To get back to Colombo, we decided to hire a driver for the day so that we would be able to stop at some places. First, we went to a spice plantation where we were given a tour of the different plants and then the oil-making plant. We bought some vanilla. 

Then, we stopped at the Pinnewala elephant orphanage, which is government run. The nicest part of our visit there was to see the elephants walk down to the river and bathe. We had a drink at one of the restaurants overlooking the river and watched the elephants frolic in the water. I always prefer to see animals free and in their natural habitat, but this seemed to be a well-managed place and the elephants seemed pretty happy and well-fed. Read up and make up your own mind if you want to go. If you want to get a special souvenir while you’re there, you can buy stuff made from elephant dung. 

We arrived early afternoon in Colombo. Our flight was scheduled to depart after midnight so we left our luggage at the bus station and then went into the city. We had tea at an English tea house, a nice walk along the coast, enjoyed the sunset, bought some souvenirs and then went to a great crab restaurant: the Ministry of Crab. It was located in a nice area called the Old Dutch hospital. The most famous dishes are whole lagoon crabs from Sri Lanka in various sizes and flavorings. I had the garlic chili crab and loved it. Do make reservations, this is a popular place which is on the 50 best restaurants in Asia list.

And then it was time to leave Sri Lanka!

So – what to eat and drink?

You will find the Sri Lankan curry plate everywhere. It’s a dish that consists of several small bowl with vegetables, a protein like fish or chicken, rice and a roti bread. Fruit juices and coconuts are abundant of course and filled pancakes for breakfast. In the coastal areas we had fresh fish or seafood for dinner every night. For drinks we had lots of beer (the local kind is called Lion) and ginger beer. And in Colombo, there were tea shops that served many kinds of tea and snacks.

In conclusion…

In my opinion, Sri Lanka is a perfect destination for a two week holiday. The nature is varied, the sights historical, the food fresh and tasty, the climate supernice and the beaches amazing – what more could you ask for? We call if a kind of “India light” because the island has a lot of similarities to southern India (Kerala) but is more laidback. We very much enjoyed our visit and would love to go back!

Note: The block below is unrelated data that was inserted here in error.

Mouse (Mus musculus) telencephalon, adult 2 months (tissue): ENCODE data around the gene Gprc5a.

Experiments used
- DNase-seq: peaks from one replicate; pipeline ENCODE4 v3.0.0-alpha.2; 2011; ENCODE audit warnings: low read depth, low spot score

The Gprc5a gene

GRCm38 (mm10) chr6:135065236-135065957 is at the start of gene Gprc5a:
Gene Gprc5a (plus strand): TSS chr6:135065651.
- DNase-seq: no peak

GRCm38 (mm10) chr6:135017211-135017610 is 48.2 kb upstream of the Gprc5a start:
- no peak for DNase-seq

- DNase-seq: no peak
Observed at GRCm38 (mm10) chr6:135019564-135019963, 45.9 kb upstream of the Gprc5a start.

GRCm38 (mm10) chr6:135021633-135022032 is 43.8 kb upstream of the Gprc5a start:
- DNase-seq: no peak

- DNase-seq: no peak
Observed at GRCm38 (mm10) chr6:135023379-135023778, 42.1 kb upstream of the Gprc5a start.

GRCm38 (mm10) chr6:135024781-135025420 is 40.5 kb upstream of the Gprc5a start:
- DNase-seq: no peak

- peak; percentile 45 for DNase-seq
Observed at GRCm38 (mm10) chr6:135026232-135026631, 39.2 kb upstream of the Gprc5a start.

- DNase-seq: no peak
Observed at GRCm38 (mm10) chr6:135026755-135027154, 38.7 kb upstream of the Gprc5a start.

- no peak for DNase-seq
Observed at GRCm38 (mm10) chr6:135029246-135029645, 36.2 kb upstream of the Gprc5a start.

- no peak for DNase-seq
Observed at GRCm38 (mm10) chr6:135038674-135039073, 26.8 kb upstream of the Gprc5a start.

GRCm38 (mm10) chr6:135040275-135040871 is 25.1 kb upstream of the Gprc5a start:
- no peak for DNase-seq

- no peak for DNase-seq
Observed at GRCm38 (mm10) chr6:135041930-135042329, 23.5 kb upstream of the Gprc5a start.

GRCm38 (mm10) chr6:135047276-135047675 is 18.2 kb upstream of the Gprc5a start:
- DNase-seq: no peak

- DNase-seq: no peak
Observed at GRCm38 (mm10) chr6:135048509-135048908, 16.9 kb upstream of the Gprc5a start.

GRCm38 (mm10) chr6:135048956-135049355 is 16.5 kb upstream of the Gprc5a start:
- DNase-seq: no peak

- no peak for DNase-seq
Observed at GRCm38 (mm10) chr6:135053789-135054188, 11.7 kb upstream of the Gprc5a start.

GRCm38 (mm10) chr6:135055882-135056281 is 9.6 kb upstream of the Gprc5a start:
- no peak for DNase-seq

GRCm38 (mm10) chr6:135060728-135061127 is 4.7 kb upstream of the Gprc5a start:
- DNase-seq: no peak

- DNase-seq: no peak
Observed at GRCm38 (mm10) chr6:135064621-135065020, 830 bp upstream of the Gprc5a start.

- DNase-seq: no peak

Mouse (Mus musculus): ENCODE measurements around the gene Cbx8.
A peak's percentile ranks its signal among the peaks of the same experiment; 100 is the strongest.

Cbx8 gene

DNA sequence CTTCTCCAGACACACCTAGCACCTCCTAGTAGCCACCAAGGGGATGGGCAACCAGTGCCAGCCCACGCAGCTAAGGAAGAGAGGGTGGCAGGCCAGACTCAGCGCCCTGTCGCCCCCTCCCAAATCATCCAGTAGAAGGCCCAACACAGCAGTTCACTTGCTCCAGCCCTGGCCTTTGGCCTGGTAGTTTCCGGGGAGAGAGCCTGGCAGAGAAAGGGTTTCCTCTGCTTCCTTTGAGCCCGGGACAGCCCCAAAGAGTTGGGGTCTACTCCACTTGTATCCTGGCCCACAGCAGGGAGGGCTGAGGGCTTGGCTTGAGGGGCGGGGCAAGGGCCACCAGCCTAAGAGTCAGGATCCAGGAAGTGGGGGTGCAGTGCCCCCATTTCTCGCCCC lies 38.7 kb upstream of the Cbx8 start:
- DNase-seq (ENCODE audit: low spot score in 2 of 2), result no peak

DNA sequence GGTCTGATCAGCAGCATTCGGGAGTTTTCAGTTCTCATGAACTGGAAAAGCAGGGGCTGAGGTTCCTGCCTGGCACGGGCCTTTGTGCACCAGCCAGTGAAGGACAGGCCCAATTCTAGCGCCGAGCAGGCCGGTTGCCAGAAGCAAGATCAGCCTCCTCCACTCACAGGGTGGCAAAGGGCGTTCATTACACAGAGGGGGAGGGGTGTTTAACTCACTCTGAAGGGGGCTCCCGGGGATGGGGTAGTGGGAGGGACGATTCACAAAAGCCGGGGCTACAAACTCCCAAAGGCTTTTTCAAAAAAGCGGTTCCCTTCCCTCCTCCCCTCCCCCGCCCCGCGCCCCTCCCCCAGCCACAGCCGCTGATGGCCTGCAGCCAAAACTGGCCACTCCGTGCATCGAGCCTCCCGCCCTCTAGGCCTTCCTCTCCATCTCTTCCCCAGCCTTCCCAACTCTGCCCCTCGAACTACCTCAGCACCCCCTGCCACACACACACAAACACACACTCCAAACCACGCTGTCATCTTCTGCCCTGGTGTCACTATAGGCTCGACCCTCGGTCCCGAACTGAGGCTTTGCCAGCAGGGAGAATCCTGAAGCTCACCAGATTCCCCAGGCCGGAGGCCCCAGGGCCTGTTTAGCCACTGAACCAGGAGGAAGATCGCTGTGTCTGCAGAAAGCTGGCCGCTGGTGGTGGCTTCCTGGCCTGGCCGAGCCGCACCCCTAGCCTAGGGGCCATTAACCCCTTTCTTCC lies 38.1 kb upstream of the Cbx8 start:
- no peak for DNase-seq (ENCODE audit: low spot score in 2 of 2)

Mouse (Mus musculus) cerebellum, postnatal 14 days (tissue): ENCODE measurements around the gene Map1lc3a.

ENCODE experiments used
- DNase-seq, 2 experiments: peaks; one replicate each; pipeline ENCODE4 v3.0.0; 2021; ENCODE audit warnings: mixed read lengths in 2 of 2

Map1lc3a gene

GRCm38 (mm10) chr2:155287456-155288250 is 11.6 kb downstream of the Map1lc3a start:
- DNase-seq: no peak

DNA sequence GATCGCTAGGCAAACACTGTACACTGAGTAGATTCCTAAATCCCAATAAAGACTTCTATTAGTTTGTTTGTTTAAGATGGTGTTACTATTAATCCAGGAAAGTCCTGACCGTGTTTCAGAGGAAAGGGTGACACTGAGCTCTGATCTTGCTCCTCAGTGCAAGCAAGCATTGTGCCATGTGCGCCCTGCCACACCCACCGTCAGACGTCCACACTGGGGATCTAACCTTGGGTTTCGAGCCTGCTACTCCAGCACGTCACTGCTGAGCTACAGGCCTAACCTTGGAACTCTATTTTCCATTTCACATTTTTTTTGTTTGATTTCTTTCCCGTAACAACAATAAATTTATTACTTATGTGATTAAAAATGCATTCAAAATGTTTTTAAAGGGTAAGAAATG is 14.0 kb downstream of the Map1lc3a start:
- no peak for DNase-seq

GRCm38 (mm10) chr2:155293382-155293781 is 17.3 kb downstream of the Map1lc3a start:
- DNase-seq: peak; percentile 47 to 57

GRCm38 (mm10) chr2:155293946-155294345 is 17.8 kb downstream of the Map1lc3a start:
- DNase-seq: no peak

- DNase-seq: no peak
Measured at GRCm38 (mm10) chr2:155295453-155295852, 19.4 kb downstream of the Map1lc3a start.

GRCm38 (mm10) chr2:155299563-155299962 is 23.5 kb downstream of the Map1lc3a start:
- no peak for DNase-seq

Japan – part 2.1: Even more Tokyo


Shibuya is a very vibrant district with the famous crosswalk in the middle. Compared to the relatively quiet Asakusa district, we had to get used to the massive neon lights and multi-story houses. Outside the metro station, the statue of the dog Hachiko (watch the movie if you want a good cry!) is always surrounded by picture takers and street performers. People everywhere, so much fun!

We had dinner at Genki sushi in Shibuya where you sit at a counter, order items from a personal screen and then the food is delivered to you on the conveyor belt. I loved the sushi. It wasn’t fancy or expensive but still everything was so tasty and fresh. My husband who is allergic to shellfish and doesn’t like raw fish still enjoyed his sushi made with chicken and cooked salmon. We had so much food that night and it was all so good!

After a matcha tea, we were off to experience the famous crosswalk by night. There are cafes such as Starbucks overlooking the square so if you’re lucky or willing to wait, you can get a table by the window. You can also see the crosswalk quite well from inside the train station, walk towards the department store.

Meiji Shrine

The next day we went to the Shinjuku area and the Tokyo Metropolitan Government Buildings Observatories in the morning. These are two twin towers with free observation decks with an amazing view over Tokyo. Go on a clear day like we did. There is also a restaurant as well as a gift shop up there in each observatory.

View from one of the observatories. The blue spots are where people put out plastic sheets in the park to mark their spot for picnics in the sakura season

Then we went to the Yoyogi park and the Meiji shrine. The shrine area is located in a forest and it was absolutely beautiful. Very serene even though there were, as everywhere, lots of visitors. Japanese families enjoyed their time in the sun and took wedding and family photos which was fun to watch. The entry to the shrine is through a 12 meter high wooden torii gate.

In the afternoon we went to the Takeshita area which was absolutely crazy. This pedestrian street is a favorite teen hangout and was so crowded. We had so much fun when we took snapshots purikura-style (add the filters you wish, hilarious) and visited a cat café with Oriental cats. There are also several crêpe cafes on the street and they had massive tasty servings. Great afternoon!

The cat café with beautiful friendly cats (and yes, they could escape to safer grounds whenever they wanted)

Back in Shibuya, we went for dinner at the Ichiran ramen restaurant. You stand in line, order the food from a machine, get paper tickets and then take your seat at a wooden booth. There are curtains before you with the kitchen staff moving around behind them. You fill out a form with extras and then you are given the most wonderful bowl of ramen noodles. Slurp away! It was so good, almost hard to believe. Needless to say, it wasn’t our last bowl of ramen in Japan.

More shrines and the castle park

The next day, it was our final day in Tokyo and we started off by going to the Chiyoda district by train. We went to the Yasukuni shrine that had pretty parks and a zen garden with a lake. Somehow I dropped my phone and credit card wallet into the pond but everything survived the fall and the water… Lucky me… The Kitanomaru park was close by and we enjoyed watching the rowing boats on the lake in the park.

Our next area to visit was Yanaka which is an old-fashioned street with lots of cat things due to some comic book character. We had some fun cat-shaped filled cakes and looked at a lot of cat stuff. We also went to the cemetery nearby which is famous for its cherry trees. Since we were right in the sakura season, it was wonderful to watch all the flowers, and the cemetery had lots of pretty statues as well.

After a busy day, we actually returned to the Metropolitan building to see the Tokyo skyline by night. And then we had sushi, lots of it again. It’s very easy to order even though we don’t speak Japanese since there are photos of every dish with the price next to it.